Special Issue "A Whole Education Approach: Implications for Inclusive Education Provision for Students with Additional Educational Needs"
Deadline for manuscript submissions: closed (31 July 2023) | Viewed by 8177
Interests: inclusive education; educational disadvantage; inequality
The COVID-19 global pandemic deeply affected the sphere of education, with wide-ranging school closures interrupting the education of approximately 139,000,000 students across all areas of the global education system (UNESCO, 2020a). It has become apparent that the closure of schools functioned to, unintentionally, make pre-existing educational inequalities more visible (UNESCO, 2020b), and especially so for vulnerable learners and those with additional learning needs (AENs: Mohan et al., 2021). In particular, the closure of schools made apparent the central role schools play in supporting the holistic development of many students with AENs and the vitally important support they provide for their families more generally. It also became abundantly clear that inclusive practices within schools are deeply interconnected with the needs of students’ families, the community and services that surrounded them, and the funding and political policies informing inclusive practices for students with AENs.
This Special Issue aims to explore ways in which a whole education approach (Cornu et al., 2022) can be used to conceptualise or understand effective models of inclusive provision for children and young people with AENs. A whole-education approach moves beyond a focus on inclusive practices within specific schools and emphasises the importance interconnected, collaborative relationships between a school and the wider range of community stakeholders who support the education of children with AENs. While this framework was originally developed to support effective responses to the relational phenomena of bullying, the whole education approach may also provide an effective lens through which the complex and enmeshed concept of educational inclusion could be explored.
Using a social-ecological framework (Bronfenbrenner, 1979; Espelage & Swearer, 2004), a whole education approach situates the student not only within their school, but also within the wider education community and within society across factors that support these relationships. This emphasises the role of multiple organisations or stakeholders surrounding the child in providing an interconnected and collaborative system of care to support the inclusion and participation of the young person in education. Key factors include strong political leadership, clear and appropriate policy frameworks, and curricula and teaching that promote a caring school climate. Appropriate and accessible professional development for teachers and a mechanism for the empowerment and participation of students with AENs in inclusive provision are central. Accountability and monitoring or the evaluation of provision and student progress are also essential.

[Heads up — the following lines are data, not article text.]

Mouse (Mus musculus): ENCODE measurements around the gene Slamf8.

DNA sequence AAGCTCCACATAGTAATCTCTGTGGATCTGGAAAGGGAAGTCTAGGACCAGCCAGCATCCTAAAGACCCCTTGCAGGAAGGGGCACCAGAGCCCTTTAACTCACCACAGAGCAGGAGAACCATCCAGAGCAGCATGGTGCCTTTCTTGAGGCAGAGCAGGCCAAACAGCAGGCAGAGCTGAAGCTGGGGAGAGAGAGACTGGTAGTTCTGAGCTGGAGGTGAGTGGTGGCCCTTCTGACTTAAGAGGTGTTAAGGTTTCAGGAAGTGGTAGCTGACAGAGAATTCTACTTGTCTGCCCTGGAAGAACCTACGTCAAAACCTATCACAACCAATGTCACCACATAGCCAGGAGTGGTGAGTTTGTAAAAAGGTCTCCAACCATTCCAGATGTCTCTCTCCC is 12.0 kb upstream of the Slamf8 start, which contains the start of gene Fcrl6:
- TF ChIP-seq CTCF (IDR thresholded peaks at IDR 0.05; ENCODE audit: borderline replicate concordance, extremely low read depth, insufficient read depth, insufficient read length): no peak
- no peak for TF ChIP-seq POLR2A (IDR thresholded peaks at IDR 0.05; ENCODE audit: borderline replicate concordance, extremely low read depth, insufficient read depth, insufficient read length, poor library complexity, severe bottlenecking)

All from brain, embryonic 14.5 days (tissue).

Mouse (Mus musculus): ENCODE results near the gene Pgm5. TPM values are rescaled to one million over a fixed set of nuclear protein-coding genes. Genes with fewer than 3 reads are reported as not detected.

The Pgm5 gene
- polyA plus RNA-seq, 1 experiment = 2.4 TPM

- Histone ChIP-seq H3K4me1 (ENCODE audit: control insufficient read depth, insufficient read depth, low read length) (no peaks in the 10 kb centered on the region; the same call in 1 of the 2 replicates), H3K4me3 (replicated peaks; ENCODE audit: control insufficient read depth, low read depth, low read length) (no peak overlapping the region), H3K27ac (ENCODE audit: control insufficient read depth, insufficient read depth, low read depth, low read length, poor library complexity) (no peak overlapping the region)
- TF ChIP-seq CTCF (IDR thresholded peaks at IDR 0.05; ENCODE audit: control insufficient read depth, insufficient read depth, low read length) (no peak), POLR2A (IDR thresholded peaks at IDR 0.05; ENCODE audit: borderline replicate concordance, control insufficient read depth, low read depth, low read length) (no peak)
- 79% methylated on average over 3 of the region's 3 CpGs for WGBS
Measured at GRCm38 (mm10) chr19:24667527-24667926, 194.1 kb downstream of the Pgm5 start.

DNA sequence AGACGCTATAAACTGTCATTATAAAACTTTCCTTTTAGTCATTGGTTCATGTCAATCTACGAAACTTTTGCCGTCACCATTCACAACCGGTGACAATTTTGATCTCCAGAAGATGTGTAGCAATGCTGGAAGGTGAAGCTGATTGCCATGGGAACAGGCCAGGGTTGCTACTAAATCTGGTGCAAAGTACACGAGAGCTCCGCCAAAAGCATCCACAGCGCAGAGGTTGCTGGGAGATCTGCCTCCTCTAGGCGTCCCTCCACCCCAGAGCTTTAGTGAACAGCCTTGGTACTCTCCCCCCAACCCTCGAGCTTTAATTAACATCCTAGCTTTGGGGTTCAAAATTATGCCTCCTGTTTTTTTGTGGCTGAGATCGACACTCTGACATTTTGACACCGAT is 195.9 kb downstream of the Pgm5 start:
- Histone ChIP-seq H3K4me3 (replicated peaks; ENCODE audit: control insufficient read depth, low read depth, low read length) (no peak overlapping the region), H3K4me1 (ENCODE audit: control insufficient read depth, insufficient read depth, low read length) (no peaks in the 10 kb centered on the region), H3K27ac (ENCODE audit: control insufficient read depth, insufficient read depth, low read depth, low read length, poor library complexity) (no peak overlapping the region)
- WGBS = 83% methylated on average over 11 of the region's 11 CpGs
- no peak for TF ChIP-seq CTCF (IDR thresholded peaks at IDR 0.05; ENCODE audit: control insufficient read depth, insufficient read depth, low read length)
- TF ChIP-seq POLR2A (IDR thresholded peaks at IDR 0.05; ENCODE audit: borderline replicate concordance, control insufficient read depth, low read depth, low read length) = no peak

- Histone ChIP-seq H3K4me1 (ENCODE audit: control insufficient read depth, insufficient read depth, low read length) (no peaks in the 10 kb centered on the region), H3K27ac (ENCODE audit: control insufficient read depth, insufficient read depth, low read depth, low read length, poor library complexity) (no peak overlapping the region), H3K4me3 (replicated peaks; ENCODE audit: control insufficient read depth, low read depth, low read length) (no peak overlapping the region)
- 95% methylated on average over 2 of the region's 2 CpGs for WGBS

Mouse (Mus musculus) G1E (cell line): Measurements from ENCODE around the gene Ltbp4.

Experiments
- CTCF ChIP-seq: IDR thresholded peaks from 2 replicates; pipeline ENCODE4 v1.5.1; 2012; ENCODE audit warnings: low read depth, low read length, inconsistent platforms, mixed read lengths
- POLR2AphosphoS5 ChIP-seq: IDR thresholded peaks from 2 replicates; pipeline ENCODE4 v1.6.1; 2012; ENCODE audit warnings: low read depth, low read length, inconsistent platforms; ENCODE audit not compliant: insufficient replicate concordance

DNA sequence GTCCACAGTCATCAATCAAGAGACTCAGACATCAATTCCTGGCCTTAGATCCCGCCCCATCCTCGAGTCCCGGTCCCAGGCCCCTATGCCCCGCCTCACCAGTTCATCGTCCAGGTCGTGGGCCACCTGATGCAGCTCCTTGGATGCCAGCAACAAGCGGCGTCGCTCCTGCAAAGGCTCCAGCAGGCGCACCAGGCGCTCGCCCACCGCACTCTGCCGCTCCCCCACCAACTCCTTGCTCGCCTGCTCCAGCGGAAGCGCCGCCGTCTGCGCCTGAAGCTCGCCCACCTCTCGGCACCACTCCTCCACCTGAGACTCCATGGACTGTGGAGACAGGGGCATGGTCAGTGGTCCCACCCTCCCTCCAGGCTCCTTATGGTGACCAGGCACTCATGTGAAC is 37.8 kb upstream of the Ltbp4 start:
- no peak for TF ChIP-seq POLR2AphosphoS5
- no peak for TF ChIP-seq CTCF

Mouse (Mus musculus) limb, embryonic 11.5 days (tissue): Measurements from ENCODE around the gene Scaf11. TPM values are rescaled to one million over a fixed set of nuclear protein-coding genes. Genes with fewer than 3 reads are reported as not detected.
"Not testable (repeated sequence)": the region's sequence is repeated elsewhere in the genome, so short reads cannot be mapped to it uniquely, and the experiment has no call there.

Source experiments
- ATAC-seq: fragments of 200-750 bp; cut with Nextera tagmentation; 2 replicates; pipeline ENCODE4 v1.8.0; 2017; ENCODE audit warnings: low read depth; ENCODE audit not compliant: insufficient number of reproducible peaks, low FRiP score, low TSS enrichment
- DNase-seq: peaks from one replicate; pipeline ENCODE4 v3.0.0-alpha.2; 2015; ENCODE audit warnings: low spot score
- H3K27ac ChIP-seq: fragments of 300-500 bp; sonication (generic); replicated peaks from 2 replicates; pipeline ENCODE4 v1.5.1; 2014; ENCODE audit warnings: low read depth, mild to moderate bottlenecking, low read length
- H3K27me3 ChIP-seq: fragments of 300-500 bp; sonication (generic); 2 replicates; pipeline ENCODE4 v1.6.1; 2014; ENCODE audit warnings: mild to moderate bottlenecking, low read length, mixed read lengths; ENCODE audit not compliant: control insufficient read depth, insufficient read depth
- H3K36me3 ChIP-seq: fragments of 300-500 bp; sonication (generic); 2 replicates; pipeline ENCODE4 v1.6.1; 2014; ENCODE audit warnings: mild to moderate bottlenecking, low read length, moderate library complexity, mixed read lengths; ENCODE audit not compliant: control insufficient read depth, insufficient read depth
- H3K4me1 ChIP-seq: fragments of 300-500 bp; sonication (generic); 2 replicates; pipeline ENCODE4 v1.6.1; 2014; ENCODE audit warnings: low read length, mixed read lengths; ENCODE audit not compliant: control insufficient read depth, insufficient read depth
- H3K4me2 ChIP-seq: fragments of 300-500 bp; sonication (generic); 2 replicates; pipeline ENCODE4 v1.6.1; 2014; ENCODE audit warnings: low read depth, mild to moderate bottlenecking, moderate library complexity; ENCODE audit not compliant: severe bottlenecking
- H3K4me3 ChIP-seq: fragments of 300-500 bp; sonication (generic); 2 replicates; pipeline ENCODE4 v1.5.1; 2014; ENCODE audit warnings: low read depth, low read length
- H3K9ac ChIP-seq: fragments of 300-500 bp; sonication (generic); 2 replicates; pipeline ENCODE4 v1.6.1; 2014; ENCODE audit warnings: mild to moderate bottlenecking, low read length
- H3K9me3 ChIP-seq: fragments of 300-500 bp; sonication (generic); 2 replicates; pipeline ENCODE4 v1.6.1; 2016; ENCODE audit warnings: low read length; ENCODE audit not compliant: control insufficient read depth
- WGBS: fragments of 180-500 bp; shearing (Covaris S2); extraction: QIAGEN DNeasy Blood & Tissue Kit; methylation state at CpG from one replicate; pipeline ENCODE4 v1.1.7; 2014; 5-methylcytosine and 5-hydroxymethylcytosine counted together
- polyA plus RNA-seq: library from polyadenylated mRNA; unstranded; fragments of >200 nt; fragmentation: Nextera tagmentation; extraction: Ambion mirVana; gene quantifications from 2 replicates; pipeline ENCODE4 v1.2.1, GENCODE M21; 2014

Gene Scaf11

The focus of this Special Issue will be on the implications of a whole education approach to understandings and practices in inclusive education provision within schools for students with AENs. The Special Issue will also explore the implications for teacher education and professional development, with a specific focus on inclusive education. The Special Issue will invite submissions of empirical research articles relevant to the scope of the Special Issue. Commentary or review article submissions will also be welcome.
Bronfenbrenner, U. (1979). The ecology of human development: Experiments by nature and design. Harvard university press.
Cornu, C., Abduvahobov, P., Laoufi, R., Liu, Y., & Séguy, S. (2022). An introduction to a whole-education approach to school bullying: Recommendations from UNESCO scientific committee on school violence and bullying including Cyberbullying. International Journal of Bullying Prevention, 1-2.
Espelage, D. L., & Swearer, S. M. (Eds.). (2004). Bullying in American schools: a social-ecological perspective on prevention and intervention. Lawrence Erlbaum Associates Publishers.
Mohan, G., Carroll, E., McCoy, S., Mac Domhnaill, C. & Mihut, G. (2021) Magnifying inequality? Home learning environments and social reproduction during school closures in Ireland, Irish Educational Studies, 40:2, 265-274.
UNESCO (2020). Global Education Monitoring (GEM) Report. Accessed at: https://en.unesco.org/news/global-education-monitoring-gem-report-2020.
UNESCO. (2020). Adverse Consequences of School Closures. Accessed February 19, 2021. Accessed at: https://en.unesco.org/covid19/educationresponse/consequences.
Prof. Dr. Selina McCoy
Dr. Neil Kenny
Manuscript Submission Information
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- inclusive education
- education community
- whole education approach
- professional development